Code Name Verity is a compelling, emotionally rich story with universal themes of friendship and loyalty, heroism and bravery. Two young women from totally different backgrounds are thrown together during World War II: one a working-class girl from Manchester, the other a Scottish aristocrat, one a pilot, the other a wireless operator. Yet whenever their paths cross, they complement each other perfectly and before long become devoted friends. But then a vital mission goes wrong, and one of the friends has to bail out of a faulty plane over France. She is captured by the Gestapo and becomes a prisoner of war. The story begins in Verity's own words, as she writes her account for her captors.
©2012 Elizabeth Gatland (P)2012 Bolinda Publishing Pty Ltd
I listened to the audiobook version of this novel - which was extremely well narrated by Morven Christie and Lucy Gaskell - and was more than a little impressed by the intricate storyline. The tale is a riveting narration of female strength, courage, and bravery during the war with Nazi Germany. Painfully specific at times about torture/interrogation techniques used on Nazi prisoners, this book hits hard at the message that women play a large part in any war...and not just in stereotypical roles, either! I especially liked the epistolary format...a series of written documents and letters seen in retrospect...that constitute a good portion of this novel. It read like a first person narration, but was a flashback seen through salvaged documents. Also, the plot device of seeing the same pieces of action from two perspectives was kinda brilliant! I appreciate how the initial perspective leads the reader to certain conclusions, and greater insight ensues with subsequent details when we hear from the second main character. I might just have to go back and listen to this one again, because I am sure that I missed some of the subtleties. I would also realistically consider reading more by this author.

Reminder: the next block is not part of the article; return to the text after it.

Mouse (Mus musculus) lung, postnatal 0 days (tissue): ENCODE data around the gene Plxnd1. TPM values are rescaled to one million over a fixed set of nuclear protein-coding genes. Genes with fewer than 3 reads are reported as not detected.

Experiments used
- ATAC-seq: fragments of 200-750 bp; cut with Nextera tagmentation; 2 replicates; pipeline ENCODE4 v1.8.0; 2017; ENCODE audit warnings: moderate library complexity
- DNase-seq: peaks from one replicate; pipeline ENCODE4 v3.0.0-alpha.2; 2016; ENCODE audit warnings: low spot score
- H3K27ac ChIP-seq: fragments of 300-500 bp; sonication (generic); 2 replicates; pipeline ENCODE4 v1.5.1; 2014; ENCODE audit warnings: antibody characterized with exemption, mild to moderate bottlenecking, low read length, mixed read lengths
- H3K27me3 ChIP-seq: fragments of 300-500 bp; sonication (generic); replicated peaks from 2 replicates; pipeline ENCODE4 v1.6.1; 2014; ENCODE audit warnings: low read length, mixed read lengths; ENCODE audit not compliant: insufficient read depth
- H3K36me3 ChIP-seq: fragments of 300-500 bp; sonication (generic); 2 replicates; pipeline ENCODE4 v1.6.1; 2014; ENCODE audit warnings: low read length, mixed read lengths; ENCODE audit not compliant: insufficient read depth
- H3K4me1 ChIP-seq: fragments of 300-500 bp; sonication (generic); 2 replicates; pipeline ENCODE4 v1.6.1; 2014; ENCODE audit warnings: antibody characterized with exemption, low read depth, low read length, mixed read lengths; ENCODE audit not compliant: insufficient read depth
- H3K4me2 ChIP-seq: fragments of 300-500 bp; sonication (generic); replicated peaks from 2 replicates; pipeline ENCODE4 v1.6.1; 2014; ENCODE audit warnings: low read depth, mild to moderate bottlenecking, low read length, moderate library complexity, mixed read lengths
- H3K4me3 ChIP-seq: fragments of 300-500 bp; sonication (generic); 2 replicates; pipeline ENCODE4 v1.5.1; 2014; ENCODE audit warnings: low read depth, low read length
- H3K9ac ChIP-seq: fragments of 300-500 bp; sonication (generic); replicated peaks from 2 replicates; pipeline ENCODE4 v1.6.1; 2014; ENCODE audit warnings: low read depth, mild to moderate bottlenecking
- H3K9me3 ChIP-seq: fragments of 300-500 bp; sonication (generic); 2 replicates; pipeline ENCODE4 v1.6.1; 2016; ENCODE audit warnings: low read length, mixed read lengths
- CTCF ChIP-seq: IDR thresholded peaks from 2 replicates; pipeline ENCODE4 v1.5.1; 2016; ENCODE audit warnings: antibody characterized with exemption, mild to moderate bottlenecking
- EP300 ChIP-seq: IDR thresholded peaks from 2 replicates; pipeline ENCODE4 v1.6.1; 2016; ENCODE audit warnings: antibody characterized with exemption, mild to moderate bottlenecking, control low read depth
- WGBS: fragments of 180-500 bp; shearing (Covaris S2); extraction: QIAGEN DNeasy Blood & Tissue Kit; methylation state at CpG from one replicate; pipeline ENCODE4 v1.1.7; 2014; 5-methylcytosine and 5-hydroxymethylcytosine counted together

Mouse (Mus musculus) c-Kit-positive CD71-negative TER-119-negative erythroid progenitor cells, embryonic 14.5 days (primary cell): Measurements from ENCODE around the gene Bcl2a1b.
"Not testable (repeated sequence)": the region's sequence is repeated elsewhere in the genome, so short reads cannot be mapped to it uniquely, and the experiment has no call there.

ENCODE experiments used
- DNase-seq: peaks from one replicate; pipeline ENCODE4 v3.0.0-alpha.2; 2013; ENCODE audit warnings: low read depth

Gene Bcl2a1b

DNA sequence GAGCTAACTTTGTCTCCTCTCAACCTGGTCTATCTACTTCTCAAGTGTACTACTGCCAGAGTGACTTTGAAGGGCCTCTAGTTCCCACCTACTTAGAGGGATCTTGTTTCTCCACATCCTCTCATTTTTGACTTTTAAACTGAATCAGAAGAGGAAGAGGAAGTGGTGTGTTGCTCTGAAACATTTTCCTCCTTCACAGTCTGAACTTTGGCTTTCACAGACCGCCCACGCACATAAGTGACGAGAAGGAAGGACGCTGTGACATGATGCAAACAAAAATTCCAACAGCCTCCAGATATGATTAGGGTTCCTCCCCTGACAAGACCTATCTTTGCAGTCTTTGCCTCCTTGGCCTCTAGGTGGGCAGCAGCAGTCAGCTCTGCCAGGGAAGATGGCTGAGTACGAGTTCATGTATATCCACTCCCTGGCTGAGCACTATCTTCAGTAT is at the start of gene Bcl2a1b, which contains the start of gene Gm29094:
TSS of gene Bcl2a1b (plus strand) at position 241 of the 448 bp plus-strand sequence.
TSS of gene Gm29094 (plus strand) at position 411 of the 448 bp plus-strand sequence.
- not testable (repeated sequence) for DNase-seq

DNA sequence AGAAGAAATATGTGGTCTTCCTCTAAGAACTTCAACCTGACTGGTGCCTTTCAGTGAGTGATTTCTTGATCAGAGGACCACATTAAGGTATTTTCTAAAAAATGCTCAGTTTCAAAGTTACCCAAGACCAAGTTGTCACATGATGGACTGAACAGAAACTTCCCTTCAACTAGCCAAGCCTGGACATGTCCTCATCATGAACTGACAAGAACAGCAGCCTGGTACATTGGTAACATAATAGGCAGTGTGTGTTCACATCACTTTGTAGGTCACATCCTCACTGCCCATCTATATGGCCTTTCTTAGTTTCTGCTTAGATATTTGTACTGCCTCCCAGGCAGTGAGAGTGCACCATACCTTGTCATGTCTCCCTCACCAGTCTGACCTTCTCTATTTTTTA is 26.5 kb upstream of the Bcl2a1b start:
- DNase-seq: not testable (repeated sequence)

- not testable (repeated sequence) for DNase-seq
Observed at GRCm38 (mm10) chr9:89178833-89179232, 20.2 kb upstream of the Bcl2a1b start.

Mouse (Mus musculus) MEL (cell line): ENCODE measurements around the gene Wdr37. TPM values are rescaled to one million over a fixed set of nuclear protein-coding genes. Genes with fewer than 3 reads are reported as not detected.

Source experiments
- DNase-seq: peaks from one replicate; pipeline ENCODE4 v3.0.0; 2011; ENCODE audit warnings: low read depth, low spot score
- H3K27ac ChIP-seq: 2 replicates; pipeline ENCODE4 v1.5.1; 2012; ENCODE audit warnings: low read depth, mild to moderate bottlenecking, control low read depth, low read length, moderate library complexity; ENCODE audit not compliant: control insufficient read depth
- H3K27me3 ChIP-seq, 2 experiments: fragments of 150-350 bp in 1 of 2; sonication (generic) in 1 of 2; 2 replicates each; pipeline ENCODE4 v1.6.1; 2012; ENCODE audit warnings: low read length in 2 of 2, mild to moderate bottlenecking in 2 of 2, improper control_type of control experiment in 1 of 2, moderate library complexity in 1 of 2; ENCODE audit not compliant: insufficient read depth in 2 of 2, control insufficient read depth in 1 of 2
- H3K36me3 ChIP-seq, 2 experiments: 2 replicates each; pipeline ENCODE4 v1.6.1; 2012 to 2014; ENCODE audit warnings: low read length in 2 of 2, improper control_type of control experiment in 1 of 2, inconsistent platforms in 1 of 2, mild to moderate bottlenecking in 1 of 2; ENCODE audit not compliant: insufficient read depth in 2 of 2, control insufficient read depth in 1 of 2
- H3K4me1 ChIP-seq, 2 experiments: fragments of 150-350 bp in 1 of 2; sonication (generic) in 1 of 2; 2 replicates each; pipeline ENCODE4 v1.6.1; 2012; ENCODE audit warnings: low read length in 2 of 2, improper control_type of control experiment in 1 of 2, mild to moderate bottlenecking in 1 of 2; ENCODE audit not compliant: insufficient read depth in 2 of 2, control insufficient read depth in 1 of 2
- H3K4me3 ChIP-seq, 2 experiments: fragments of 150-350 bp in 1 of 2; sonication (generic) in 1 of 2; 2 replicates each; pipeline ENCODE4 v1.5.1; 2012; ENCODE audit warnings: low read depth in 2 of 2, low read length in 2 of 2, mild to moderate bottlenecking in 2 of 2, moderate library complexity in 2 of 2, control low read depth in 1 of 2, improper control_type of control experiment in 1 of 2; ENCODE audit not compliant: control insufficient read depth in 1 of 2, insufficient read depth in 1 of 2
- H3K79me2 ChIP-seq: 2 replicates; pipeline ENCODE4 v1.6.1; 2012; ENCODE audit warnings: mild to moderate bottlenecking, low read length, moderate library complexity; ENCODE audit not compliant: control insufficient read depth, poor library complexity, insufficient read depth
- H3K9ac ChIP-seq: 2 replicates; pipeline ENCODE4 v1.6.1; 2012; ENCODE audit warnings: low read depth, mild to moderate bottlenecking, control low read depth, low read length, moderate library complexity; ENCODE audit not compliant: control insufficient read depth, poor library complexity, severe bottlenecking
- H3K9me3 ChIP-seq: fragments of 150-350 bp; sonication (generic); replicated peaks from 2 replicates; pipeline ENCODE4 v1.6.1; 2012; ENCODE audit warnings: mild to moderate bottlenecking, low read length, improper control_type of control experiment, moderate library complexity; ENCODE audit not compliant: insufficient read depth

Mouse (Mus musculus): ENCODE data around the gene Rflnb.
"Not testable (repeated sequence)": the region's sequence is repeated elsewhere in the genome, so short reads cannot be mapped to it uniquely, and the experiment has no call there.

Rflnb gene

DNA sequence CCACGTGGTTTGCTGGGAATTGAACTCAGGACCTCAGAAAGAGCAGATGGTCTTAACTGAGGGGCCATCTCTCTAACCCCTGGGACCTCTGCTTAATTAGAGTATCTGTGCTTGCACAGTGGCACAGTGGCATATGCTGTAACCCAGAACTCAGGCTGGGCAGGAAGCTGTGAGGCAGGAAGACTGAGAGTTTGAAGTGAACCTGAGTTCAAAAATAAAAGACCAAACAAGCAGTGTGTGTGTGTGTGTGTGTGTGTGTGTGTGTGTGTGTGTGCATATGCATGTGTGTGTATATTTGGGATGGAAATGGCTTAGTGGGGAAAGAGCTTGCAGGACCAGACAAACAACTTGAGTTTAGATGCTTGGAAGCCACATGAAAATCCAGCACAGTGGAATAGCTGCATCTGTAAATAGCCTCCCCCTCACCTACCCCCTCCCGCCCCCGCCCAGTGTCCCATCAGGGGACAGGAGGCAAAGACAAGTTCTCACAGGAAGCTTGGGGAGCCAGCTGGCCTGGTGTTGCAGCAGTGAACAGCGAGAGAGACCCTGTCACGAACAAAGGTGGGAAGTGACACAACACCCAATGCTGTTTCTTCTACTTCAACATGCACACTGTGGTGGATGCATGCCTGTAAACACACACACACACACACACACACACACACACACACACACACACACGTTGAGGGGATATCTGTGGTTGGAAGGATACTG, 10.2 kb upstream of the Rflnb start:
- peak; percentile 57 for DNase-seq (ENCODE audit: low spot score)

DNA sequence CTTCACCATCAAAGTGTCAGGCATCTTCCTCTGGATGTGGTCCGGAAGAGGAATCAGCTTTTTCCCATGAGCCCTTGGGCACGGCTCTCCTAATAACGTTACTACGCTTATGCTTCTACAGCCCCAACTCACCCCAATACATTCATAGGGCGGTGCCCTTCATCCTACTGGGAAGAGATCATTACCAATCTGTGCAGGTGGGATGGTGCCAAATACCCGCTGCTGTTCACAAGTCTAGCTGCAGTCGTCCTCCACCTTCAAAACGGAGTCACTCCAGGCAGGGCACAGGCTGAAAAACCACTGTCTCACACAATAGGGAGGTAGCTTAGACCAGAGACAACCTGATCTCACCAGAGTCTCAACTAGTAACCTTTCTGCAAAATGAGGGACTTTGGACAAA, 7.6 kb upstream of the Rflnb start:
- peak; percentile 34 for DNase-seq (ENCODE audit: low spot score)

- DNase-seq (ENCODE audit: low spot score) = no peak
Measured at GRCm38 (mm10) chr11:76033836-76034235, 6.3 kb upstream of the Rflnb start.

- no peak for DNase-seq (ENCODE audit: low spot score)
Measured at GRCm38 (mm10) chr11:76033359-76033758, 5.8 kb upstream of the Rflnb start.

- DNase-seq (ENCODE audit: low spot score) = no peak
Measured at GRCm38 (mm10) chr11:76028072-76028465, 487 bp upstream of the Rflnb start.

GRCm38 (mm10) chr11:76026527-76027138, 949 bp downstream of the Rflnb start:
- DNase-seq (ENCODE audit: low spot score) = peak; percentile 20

Awesome book . . . this is historical fiction at its best. I don't want to spoil the story for other readers, so I will not be saying much. This is the kind of book that kept me thinking about it when I wasn't reading. It got me thinking about current issues as well as contemplating the bravery and treachery of people in another time and place. It brought me to tears, helped me view beauty and ugliness, and made me smile at remembered friendship.
The only thing I would change is if I had known how often Wein could make the reader want to reread sections, I would have chosen a kindle edition rather than a recorded book. I would have missed some very good narration, but I could have flipped back a few pages to puzzle about what was really happening.
Boring all the way through. Trying to be dramatic, but just trying too hard overall. The author may have cared about her characters, possibly because she identified with their perspective and experience of life, but I just couldn't get myself to care. And I'd venture to guess that a majority who try to get into this story will not either (and won't write reviews about it b/c they again just don't care enough to).
Having two narrators obviously gave the heroines their own voices to good effect.
At first, I wasn't sure that I liked this novel, but by the end, as I walked down our road with tears flowing freely, I did not want it to end. Highly recommend!
if you like stories about WWII, british RAF and authors who love to jump all over the place, then you may enjoy this one. some reviewers said to stick with it, it's a slow go. Well after chapter 8 it hadn't gotten any better for me. my mind drifted and it just became noise. when that happens it's time to say good-bye.
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